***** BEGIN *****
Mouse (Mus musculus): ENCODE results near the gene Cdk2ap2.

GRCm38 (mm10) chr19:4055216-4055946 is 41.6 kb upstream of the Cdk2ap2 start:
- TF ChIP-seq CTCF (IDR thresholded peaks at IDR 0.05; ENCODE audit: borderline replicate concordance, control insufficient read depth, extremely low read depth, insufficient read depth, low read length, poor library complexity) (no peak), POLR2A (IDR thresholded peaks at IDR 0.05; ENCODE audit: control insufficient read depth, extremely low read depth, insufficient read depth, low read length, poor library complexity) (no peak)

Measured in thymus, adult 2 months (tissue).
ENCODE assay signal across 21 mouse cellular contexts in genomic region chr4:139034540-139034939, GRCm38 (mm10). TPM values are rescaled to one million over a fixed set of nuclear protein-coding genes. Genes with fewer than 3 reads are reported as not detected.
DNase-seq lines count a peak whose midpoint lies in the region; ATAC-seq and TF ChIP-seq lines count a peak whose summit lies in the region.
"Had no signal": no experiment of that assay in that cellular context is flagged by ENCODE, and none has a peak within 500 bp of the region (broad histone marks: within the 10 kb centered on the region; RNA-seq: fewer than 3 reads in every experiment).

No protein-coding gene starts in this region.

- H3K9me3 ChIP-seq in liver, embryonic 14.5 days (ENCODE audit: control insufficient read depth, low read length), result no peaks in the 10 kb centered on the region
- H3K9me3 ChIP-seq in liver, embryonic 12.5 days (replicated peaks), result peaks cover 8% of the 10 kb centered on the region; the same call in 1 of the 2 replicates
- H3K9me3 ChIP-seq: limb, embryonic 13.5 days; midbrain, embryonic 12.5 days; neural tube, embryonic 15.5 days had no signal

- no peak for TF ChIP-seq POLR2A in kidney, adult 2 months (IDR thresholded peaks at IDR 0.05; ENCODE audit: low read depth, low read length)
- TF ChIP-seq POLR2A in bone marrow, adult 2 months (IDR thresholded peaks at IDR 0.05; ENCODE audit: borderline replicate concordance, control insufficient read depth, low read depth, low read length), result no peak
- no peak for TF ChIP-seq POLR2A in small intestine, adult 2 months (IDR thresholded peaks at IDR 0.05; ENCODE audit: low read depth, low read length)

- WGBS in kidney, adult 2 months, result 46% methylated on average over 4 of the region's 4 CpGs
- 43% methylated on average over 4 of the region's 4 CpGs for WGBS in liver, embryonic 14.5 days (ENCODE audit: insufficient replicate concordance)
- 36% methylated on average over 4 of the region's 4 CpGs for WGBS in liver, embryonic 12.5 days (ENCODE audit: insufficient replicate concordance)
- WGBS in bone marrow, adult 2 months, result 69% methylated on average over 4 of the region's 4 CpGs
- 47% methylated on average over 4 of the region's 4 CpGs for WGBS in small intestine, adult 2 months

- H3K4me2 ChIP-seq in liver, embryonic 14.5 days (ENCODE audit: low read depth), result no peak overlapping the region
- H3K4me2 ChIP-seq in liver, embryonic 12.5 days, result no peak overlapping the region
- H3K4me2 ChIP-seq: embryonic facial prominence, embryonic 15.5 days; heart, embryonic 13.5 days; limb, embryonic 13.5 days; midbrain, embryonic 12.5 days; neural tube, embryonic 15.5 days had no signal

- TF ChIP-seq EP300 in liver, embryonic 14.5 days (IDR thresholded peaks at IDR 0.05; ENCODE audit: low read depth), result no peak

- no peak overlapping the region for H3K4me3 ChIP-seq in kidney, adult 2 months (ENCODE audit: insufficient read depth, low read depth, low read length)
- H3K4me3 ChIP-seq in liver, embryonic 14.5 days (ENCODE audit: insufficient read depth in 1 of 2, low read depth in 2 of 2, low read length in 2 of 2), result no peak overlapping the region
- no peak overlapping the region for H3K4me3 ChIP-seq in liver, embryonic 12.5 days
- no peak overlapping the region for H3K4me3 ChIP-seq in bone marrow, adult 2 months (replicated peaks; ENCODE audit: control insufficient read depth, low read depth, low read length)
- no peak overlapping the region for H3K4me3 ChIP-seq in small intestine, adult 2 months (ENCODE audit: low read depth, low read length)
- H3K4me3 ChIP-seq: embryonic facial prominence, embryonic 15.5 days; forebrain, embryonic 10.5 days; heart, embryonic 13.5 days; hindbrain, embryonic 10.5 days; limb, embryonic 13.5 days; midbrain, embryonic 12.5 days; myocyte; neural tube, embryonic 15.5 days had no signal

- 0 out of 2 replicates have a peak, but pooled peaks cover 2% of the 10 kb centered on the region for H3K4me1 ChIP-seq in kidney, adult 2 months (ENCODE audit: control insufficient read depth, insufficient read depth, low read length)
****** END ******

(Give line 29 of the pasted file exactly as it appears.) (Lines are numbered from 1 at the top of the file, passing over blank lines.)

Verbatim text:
- H3K4me3 ChIP-seq: embryonic facial prominence, embryonic 15.5 days; forebrain, embryonic 10.5 days; heart, embryonic 13.5 days; hindbrain, embryonic 10.5 days; limb, embryonic 13.5 days; midbrain, embryonic 12.5 days; myocyte; neural tube, embryonic 15.5 days had no signal